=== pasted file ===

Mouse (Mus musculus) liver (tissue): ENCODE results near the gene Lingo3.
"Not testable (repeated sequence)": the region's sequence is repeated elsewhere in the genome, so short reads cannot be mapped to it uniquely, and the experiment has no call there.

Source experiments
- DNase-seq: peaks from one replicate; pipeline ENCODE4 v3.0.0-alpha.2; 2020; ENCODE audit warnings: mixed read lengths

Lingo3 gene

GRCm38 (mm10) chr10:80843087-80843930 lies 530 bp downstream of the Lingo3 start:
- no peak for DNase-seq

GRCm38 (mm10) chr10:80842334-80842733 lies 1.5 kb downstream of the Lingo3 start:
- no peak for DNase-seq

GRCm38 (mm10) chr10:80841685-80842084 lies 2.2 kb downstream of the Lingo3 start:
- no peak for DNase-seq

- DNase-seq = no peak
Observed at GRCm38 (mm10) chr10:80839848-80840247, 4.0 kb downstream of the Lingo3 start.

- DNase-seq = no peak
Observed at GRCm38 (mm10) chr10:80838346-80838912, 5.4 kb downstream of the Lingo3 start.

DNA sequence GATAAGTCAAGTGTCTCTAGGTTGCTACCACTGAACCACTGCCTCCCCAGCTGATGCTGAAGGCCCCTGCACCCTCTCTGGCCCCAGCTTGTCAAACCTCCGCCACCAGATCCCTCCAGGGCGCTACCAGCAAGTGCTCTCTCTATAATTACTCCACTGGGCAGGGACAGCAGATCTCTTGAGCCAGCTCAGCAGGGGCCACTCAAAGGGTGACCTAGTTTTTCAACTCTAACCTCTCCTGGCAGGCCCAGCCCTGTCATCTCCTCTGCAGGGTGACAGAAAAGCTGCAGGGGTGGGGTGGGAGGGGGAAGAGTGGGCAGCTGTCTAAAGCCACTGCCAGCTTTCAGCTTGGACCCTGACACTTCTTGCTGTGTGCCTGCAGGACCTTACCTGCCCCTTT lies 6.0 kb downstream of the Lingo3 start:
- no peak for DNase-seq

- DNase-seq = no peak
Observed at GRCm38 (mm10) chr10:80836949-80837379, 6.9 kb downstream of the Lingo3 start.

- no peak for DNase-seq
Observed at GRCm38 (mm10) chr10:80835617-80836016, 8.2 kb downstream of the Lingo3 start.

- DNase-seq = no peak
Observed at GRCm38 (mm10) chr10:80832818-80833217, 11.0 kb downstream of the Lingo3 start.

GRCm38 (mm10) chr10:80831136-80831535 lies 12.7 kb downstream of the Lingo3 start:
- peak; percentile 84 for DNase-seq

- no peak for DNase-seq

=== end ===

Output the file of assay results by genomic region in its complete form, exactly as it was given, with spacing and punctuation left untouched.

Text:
Mouse (Mus musculus) liver (tissue): ENCODE results near the gene Lingo3.
"Not testable (repeated sequence)": the region's sequence is repeated elsewhere in the genome, so short reads cannot be mapped to it uniquely, and the experiment has no call there.

Source experiments
- DNase-seq: peaks from one replicate; pipeline ENCODE4 v3.0.0-alpha.2; 2020; ENCODE audit warnings: mixed read lengths

Lingo3 gene

GRCm38 (mm10) chr10:80843087-80843930 lies 530 bp downstream of the Lingo3 start:
- no peak for DNase-seq

GRCm38 (mm10) chr10:80842334-80842733 lies 1.5 kb downstream of the Lingo3 start:
- no peak for DNase-seq

GRCm38 (mm10) chr10:80841685-80842084 lies 2.2 kb downstream of the Lingo3 start:
- no peak for DNase-seq

- DNase-seq = no peak
Observed at GRCm38 (mm10) chr10:80839848-80840247, 4.0 kb downstream of the Lingo3 start.

- DNase-seq = no peak
Observed at GRCm38 (mm10) chr10:80838346-80838912, 5.4 kb downstream of the Lingo3 start.

DNA sequence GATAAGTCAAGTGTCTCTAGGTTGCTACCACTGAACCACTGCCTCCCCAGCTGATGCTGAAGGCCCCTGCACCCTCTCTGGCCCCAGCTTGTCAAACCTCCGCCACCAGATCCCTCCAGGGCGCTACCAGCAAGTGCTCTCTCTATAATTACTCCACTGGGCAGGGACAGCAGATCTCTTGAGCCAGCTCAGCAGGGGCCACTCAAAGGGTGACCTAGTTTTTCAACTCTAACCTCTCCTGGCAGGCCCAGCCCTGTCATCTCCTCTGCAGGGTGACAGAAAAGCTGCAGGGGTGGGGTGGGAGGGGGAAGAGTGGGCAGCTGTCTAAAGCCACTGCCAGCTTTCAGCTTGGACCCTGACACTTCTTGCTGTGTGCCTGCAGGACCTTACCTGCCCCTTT lies 6.0 kb downstream of the Lingo3 start:
- no peak for DNase-seq

- DNase-seq = no peak
Observed at GRCm38 (mm10) chr10:80836949-80837379, 6.9 kb downstream of the Lingo3 start.

- no peak for DNase-seq
Observed at GRCm38 (mm10) chr10:80835617-80836016, 8.2 kb downstream of the Lingo3 start.

- DNase-seq = no peak
Observed at GRCm38 (mm10) chr10:80832818-80833217, 11.0 kb downstream of the Lingo3 start.

GRCm38 (mm10) chr10:80831136-80831535 lies 12.7 kb downstream of the Lingo3 start:
- peak; percentile 84 for DNase-seq

- no peak for DNase-seq